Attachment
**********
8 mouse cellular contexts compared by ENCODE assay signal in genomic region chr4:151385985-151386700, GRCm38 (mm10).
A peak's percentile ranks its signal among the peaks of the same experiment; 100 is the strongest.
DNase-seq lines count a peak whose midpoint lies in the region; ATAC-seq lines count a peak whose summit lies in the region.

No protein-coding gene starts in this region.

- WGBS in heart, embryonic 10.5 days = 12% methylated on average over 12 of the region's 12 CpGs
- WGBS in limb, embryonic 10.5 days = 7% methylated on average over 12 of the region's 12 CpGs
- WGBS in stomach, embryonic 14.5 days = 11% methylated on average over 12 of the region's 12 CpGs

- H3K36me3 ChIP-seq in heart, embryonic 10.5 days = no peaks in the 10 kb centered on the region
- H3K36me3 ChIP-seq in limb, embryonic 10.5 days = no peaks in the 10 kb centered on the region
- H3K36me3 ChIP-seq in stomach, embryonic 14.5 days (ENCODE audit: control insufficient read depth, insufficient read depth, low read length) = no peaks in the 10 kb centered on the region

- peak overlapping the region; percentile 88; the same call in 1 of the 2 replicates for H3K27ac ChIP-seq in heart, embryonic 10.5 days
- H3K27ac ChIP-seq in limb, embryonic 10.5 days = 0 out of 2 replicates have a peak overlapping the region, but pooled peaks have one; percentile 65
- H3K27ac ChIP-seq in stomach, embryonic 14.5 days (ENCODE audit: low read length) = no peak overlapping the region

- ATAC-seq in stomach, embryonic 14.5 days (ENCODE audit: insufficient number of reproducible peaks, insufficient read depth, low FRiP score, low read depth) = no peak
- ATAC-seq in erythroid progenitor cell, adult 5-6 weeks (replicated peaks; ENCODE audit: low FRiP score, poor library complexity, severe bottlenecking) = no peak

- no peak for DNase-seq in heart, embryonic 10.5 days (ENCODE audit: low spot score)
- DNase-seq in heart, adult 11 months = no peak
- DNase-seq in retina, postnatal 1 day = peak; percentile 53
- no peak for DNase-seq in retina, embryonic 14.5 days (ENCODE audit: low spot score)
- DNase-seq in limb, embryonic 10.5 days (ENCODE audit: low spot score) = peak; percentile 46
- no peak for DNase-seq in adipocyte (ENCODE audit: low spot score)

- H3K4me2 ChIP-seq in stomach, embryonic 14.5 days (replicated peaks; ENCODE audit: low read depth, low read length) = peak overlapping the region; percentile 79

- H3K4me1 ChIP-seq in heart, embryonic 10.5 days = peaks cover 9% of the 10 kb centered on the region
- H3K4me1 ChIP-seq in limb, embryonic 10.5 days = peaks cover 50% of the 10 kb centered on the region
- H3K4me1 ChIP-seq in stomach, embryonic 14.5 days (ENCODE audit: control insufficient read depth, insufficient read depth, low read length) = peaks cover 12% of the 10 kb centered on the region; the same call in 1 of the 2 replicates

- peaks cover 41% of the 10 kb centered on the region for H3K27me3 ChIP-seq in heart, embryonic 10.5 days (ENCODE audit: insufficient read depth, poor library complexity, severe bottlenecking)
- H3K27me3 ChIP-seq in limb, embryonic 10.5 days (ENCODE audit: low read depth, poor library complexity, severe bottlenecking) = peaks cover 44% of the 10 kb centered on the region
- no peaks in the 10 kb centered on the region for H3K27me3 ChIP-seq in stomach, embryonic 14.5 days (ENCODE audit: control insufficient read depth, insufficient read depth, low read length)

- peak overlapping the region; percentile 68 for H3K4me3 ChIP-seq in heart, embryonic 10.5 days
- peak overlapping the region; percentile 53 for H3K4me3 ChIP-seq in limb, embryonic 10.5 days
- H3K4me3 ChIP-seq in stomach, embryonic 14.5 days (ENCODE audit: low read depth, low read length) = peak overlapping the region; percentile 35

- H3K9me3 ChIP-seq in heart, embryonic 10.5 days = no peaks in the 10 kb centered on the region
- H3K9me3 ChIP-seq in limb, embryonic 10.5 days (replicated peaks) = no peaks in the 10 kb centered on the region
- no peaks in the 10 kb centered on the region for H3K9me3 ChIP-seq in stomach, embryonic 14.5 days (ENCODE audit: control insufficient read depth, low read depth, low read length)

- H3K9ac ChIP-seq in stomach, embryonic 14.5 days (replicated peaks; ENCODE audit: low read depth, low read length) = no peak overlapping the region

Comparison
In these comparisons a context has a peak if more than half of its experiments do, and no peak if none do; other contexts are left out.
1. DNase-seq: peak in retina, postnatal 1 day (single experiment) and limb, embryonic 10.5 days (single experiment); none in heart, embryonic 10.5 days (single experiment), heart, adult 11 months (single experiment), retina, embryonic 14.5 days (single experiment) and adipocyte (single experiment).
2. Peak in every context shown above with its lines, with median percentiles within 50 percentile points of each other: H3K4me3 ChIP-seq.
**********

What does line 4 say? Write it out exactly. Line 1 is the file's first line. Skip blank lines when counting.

No protein-coding gene starts in this region.